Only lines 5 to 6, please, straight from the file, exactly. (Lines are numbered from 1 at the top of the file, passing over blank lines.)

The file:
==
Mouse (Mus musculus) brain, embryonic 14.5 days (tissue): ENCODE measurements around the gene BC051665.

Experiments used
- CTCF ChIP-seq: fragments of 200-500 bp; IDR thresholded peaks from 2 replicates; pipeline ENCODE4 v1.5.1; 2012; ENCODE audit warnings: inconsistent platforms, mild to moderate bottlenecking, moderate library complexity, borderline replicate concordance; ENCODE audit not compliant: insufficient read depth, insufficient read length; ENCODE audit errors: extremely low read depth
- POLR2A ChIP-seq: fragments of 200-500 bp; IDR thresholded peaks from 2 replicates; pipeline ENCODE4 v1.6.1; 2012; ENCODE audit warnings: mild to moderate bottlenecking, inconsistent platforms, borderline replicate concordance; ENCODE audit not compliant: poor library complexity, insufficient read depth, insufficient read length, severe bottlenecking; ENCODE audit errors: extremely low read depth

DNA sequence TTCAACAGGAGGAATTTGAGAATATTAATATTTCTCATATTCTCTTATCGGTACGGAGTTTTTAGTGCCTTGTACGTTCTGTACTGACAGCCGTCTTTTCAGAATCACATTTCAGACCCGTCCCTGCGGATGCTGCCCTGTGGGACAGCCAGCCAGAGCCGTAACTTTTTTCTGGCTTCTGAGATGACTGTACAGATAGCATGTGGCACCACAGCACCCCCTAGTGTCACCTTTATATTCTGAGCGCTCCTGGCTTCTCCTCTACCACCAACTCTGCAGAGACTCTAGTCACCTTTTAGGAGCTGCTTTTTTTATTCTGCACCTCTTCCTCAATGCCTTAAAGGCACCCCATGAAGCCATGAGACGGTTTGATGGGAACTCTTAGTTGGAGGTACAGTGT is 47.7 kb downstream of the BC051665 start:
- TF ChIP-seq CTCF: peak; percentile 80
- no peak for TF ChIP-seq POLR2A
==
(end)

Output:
DNA sequence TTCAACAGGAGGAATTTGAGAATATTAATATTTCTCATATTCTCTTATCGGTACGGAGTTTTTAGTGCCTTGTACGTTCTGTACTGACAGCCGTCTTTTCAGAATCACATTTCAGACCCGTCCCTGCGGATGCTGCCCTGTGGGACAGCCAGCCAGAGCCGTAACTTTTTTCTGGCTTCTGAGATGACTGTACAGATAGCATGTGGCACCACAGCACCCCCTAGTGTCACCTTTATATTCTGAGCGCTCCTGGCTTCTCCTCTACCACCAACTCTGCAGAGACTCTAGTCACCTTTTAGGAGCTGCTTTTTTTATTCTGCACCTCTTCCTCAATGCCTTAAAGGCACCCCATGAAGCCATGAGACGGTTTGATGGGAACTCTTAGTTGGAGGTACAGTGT is 47.7 kb downstream of the BC051665 start:
- TF ChIP-seq CTCF: peak; percentile 80